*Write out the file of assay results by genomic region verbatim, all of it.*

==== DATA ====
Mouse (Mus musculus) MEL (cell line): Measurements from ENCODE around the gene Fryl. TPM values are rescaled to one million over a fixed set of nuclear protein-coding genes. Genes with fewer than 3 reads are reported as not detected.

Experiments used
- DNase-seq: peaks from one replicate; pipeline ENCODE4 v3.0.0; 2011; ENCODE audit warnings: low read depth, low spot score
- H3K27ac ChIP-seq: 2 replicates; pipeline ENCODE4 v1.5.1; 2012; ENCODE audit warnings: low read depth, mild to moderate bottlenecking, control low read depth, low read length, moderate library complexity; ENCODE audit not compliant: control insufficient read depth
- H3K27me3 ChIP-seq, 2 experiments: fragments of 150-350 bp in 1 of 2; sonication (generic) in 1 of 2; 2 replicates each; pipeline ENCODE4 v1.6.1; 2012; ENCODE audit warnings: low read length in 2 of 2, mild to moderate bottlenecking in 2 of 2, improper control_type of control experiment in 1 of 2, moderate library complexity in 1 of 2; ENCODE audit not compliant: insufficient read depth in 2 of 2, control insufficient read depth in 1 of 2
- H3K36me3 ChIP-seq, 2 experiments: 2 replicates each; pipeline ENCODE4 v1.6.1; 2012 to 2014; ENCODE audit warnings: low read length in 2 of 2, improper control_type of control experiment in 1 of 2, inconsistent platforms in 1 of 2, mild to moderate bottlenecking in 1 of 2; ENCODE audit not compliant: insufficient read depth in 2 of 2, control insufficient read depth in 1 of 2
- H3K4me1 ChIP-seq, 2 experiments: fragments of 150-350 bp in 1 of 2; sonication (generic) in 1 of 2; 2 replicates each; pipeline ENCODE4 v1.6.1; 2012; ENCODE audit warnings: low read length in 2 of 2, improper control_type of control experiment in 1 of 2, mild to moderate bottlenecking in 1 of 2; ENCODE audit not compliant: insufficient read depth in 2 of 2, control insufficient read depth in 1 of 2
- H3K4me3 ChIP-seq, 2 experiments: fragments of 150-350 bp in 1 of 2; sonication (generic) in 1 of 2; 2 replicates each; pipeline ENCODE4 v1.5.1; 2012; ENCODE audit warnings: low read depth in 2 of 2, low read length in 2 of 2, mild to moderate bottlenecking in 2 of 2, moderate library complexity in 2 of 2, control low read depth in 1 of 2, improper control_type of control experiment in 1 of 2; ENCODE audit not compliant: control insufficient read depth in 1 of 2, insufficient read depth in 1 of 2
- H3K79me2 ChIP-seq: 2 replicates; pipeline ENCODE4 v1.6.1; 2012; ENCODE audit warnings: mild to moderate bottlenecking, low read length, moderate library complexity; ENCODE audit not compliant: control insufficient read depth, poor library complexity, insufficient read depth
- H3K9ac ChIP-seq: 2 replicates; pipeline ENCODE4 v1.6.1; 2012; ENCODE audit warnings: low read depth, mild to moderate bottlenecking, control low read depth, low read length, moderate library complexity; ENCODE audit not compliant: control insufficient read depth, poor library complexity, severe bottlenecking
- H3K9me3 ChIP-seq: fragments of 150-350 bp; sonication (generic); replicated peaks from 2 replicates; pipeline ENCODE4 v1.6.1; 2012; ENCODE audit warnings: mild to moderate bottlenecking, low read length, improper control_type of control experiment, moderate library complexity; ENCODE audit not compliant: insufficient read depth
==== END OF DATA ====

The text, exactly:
Mouse (Mus musculus) MEL (cell line): Measurements from ENCODE around the gene Fryl. TPM values are rescaled to one million over a fixed set of nuclear protein-coding genes. Genes with fewer than 3 reads are reported as not detected.

Experiments used
- DNase-seq: peaks from one replicate; pipeline ENCODE4 v3.0.0; 2011; ENCODE audit warnings: low read depth, low spot score
- H3K27ac ChIP-seq: 2 replicates; pipeline ENCODE4 v1.5.1; 2012; ENCODE audit warnings: low read depth, mild to moderate bottlenecking, control low read depth, low read length, moderate library complexity; ENCODE audit not compliant: control insufficient read depth
- H3K27me3 ChIP-seq, 2 experiments: fragments of 150-350 bp in 1 of 2; sonication (generic) in 1 of 2; 2 replicates each; pipeline ENCODE4 v1.6.1; 2012; ENCODE audit warnings: low read length in 2 of 2, mild to moderate bottlenecking in 2 of 2, improper control_type of control experiment in 1 of 2, moderate library complexity in 1 of 2; ENCODE audit not compliant: insufficient read depth in 2 of 2, control insufficient read depth in 1 of 2
- H3K36me3 ChIP-seq, 2 experiments: 2 replicates each; pipeline ENCODE4 v1.6.1; 2012 to 2014; ENCODE audit warnings: low read length in 2 of 2, improper control_type of control experiment in 1 of 2, inconsistent platforms in 1 of 2, mild to moderate bottlenecking in 1 of 2; ENCODE audit not compliant: insufficient read depth in 2 of 2, control insufficient read depth in 1 of 2
- H3K4me1 ChIP-seq, 2 experiments: fragments of 150-350 bp in 1 of 2; sonication (generic) in 1 of 2; 2 replicates each; pipeline ENCODE4 v1.6.1; 2012; ENCODE audit warnings: low read length in 2 of 2, improper control_type of control experiment in 1 of 2, mild to moderate bottlenecking in 1 of 2; ENCODE audit not compliant: insufficient read depth in 2 of 2, control insufficient read depth in 1 of 2
- H3K4me3 ChIP-seq, 2 experiments: fragments of 150-350 bp in 1 of 2; sonication (generic) in 1 of 2; 2 replicates each; pipeline ENCODE4 v1.5.1; 2012; ENCODE audit warnings: low read depth in 2 of 2, low read length in 2 of 2, mild to moderate bottlenecking in 2 of 2, moderate library complexity in 2 of 2, control low read depth in 1 of 2, improper control_type of control experiment in 1 of 2; ENCODE audit not compliant: control insufficient read depth in 1 of 2, insufficient read depth in 1 of 2
- H3K79me2 ChIP-seq: 2 replicates; pipeline ENCODE4 v1.6.1; 2012; ENCODE audit warnings: mild to moderate bottlenecking, low read length, moderate library complexity; ENCODE audit not compliant: control insufficient read depth, poor library complexity, insufficient read depth
- H3K9ac ChIP-seq: 2 replicates; pipeline ENCODE4 v1.6.1; 2012; ENCODE audit warnings: low read depth, mild to moderate bottlenecking, control low read depth, low read length, moderate library complexity; ENCODE audit not compliant: control insufficient read depth, poor library complexity, severe bottlenecking
- H3K9me3 ChIP-seq: fragments of 150-350 bp; sonication (generic); replicated peaks from 2 replicates; pipeline ENCODE4 v1.6.1; 2012; ENCODE audit warnings: mild to moderate bottlenecking, low read length, improper control_type of control experiment, moderate library complexity; ENCODE audit not compliant: insufficient read depth